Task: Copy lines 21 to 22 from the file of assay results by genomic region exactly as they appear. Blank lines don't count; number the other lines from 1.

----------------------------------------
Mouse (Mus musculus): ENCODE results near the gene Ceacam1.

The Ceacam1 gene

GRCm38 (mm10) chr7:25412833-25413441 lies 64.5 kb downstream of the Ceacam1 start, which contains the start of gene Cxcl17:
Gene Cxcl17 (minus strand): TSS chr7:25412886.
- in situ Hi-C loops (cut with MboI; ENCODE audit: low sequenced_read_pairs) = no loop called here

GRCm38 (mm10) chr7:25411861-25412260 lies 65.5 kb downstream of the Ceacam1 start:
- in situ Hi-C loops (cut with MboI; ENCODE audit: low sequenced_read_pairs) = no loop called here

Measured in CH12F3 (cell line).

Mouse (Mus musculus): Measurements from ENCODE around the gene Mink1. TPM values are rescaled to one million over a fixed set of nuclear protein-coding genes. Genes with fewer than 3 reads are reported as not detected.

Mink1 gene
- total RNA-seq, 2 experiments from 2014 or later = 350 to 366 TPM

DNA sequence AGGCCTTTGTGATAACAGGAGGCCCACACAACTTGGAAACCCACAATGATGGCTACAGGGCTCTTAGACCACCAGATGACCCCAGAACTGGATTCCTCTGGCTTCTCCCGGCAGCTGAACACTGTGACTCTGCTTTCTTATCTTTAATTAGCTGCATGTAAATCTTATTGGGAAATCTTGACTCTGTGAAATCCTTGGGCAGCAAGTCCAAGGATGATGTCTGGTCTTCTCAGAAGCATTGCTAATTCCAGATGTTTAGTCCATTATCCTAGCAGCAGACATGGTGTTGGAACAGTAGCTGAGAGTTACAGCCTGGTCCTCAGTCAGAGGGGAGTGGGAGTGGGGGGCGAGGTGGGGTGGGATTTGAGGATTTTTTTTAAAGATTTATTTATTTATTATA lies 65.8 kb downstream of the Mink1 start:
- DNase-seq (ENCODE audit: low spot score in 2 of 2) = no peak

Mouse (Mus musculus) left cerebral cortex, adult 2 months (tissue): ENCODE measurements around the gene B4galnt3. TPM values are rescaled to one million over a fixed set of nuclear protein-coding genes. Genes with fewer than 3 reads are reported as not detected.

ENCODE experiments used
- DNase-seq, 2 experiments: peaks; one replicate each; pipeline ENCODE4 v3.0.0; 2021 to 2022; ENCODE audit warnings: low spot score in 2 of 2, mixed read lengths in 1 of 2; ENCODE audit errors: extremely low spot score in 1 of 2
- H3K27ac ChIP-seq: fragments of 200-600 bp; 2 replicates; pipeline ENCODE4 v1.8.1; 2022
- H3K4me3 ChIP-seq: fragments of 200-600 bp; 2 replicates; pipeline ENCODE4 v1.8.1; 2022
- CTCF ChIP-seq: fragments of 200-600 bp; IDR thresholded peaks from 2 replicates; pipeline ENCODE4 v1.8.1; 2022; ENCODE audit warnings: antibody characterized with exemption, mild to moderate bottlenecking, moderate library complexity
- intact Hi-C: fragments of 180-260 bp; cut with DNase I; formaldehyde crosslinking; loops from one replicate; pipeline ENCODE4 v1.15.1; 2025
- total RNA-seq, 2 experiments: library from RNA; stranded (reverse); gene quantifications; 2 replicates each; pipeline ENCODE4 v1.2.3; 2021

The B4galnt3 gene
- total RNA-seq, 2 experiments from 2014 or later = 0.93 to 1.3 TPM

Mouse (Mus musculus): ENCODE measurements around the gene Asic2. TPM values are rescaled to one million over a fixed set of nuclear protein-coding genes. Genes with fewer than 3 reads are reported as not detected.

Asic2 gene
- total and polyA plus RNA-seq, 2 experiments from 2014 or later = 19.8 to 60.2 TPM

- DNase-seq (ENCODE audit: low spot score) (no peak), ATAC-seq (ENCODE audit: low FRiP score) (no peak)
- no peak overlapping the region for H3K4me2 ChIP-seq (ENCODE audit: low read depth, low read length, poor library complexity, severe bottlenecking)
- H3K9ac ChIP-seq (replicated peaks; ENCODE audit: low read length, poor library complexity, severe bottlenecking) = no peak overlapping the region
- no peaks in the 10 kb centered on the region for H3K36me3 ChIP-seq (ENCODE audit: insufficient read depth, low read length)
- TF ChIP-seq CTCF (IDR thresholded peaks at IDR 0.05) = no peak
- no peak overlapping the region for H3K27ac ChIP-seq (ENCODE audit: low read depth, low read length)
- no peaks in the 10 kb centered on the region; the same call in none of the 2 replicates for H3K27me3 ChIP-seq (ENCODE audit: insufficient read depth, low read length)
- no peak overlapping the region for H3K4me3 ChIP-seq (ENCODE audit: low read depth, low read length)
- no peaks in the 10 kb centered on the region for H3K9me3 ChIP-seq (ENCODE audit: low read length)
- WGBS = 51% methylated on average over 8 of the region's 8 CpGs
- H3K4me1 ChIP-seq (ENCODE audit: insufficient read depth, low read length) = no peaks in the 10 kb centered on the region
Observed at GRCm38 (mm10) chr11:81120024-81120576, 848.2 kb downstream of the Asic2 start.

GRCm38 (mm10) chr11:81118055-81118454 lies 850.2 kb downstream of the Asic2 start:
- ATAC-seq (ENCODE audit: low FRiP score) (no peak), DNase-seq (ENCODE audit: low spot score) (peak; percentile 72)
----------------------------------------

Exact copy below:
- total RNA-seq, 2 experiments: library from RNA; stranded (reverse); gene quantifications; 2 replicates each; pipeline ENCODE4 v1.2.3; 2021

The B4galnt3 gene